Wednesday, July 24, 2019

A Visit to Château Beychevelle

A Visit to Château Beychevelle St Julien-Beychevelle Bordeaux

Visitors to the Médoc driving up the historic and legendary D2 Route du Médoc, the arterial wine road up the Left Bank of the Gironde River estuary, come upon the magnificent Château Beychevelle as they enter the St Julien Appellation, and the village of St Julien-Beychevelle. It is considered one of the most impressive châteaux in the whole of the Médoc.

Our visit and tour of the historic estate was another one of the key visits on our trip to the St Julien Appellation (AOC) in Bordeaux.  Château Beychevelle is one of ten Quatrièmes Crus (Fourth Growths) in the historic Bordeaux Wine Official Classification of 1855.

Our spectacular week in St Julien also included visits to our other favorite St Julien producers, Second Growths Chateau Ducru Beaucaillou Léoville du Marquis de Las CasesGruaud Larose and Léoville-Poyferré, as well as Fourth Growths Château Beychevelle and Château Branaire-Ducru

A tour of Beychevelle begins with a step back in history in a audio video enhanced gallery that goes back five centuries to the founding of the historic estate. Highlighted by graphics, music and historic photographics, it begins back in the reign of Henri III with the story Admiral Beychevelle, the fief of the Dukes of Épernon, the first of that name, Jean-Louis Nogaret de La Valette, who was the admiral in the French navy.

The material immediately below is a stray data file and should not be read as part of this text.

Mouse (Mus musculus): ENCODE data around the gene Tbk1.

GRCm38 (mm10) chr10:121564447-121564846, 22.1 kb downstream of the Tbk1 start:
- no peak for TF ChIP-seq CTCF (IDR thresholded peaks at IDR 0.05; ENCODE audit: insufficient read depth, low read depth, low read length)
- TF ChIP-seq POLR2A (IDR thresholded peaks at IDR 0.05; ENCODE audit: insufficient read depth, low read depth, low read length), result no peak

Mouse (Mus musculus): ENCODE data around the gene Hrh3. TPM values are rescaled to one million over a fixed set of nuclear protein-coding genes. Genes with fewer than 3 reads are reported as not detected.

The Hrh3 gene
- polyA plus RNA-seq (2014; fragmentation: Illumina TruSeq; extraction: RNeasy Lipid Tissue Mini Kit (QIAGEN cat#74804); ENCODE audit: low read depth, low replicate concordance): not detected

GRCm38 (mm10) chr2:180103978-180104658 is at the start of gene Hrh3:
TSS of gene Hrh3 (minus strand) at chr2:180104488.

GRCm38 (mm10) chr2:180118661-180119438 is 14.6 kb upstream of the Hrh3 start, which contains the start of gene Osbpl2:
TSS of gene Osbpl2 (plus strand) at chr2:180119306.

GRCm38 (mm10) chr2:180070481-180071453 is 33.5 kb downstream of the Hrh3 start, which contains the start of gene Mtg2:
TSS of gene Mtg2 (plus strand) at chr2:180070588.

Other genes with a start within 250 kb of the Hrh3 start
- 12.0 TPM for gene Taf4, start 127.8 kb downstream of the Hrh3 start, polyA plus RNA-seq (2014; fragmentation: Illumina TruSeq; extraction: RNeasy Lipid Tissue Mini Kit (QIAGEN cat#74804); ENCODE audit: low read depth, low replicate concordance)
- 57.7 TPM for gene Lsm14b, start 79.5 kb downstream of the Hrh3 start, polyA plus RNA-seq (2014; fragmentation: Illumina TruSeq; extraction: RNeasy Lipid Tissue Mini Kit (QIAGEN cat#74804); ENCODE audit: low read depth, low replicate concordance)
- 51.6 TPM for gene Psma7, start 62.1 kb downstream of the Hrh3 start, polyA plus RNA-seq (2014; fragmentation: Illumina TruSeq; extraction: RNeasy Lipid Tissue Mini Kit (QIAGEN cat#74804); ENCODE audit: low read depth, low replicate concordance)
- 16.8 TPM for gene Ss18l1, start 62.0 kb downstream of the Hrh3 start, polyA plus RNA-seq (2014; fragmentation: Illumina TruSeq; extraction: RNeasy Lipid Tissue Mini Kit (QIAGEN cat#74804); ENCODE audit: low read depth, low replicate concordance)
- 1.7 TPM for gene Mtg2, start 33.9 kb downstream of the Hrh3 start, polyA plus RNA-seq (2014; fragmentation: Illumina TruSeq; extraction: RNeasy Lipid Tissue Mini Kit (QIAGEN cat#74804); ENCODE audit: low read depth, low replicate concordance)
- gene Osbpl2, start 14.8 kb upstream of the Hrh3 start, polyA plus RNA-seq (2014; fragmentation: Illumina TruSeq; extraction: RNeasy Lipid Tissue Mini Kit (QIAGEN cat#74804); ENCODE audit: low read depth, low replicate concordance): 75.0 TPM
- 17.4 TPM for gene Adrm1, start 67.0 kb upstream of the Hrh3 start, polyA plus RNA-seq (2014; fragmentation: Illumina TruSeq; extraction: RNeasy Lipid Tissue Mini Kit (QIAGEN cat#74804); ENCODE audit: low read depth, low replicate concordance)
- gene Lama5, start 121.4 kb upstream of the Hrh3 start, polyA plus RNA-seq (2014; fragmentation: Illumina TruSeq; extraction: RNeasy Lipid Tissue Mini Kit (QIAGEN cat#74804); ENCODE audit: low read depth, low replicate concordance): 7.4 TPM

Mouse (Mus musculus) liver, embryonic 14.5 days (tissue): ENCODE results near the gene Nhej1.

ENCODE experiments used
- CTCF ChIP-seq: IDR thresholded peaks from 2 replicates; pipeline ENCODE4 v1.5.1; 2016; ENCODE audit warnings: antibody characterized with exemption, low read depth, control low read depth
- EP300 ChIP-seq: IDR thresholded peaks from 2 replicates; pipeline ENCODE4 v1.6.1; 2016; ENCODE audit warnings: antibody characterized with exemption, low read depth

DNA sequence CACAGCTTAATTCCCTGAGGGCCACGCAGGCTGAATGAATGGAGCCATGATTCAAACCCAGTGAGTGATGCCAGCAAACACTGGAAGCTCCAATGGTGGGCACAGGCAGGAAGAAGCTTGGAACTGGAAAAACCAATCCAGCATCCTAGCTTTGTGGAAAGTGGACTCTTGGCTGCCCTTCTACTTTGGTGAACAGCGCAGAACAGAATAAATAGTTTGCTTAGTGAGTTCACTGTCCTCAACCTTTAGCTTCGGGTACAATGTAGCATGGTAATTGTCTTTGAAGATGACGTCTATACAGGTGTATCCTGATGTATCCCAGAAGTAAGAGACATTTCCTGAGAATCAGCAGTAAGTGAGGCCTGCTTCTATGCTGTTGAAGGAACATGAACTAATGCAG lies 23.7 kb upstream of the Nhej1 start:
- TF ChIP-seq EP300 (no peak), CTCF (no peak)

In the earliest years, the property was owned by the Foix Candale family who were well established in Bordeaux by 1446, as they already possessed Château d'Issan in Margaux. In 1565, Bishop François de Foix Candale commissioned the building of the grand chateau at Beychevelle.

Château Beychevelle, due to its classic, stunning architecture of the chateau and beautiful gardens, is often referred to as the Bordeaux version of Versailles.

Eventually, Beychevelle became the property of the Dukes of Epernon. The Duke was a powerful important leader of the French navy. He was so revered that ships sailing in front of Beychevelle were ordered to lower their sails as a sign of respect. Such was how Beychevelle acquired its name since the expression "Baisse-Vaille", meaning "lower the sails", translated into Beychevelle, when translated from the dialect of the time.

The name Beychevelle comes from the Old French Baisse-Voile, meaning “lowered sails”. The lowered sails of the ancient ship serves as the château’s iconic emblem and is the cornerstone of their branding to this day. The logo depicts a ship with a griffin – the guardian of Dionysos’ wine crater in Greek mythology – on the prow.

Beychevelle, or Baisse Voile, 'lower the sails', is memorialized in today's branding, the logo and label design of a galleon of the era with a large sail.

The earliest period of the estate being a working Bordeaux vineyard, it was owned by the  Bergeron family from 1720. In its earliest days it consisted of the current property as well as the adjacent properties that today make up Château Ducru Beaucaillou and Branaire Ducru.  

Map courtesy UGCB - Union des Grand Crus Bordeaux
Beychevelle was sold, bought and sold several times over the years, often due to the enormous cost to maintain the Saint Julien estate. Over time, the Beychevelle estate deteriorated from insufficient upkeep and neglect, until 1757, when the Marquis François-Etienne de Brassier renovated and rebuilt the estate. 

The property was split up in the years following the French Revolution in the early 19th Century.

In 1825, Beychevelle was bought by Pierre-François Guestier, a popular Bordeaux wine merchant who was also the mayor of St. Julien. The Guestier family joined forces with the Barton family, owners of neighboring Leoville Barton, and formed the Bordeaux wine negociant company Barton and Guestier, also known as B & G. that is still in business to this day.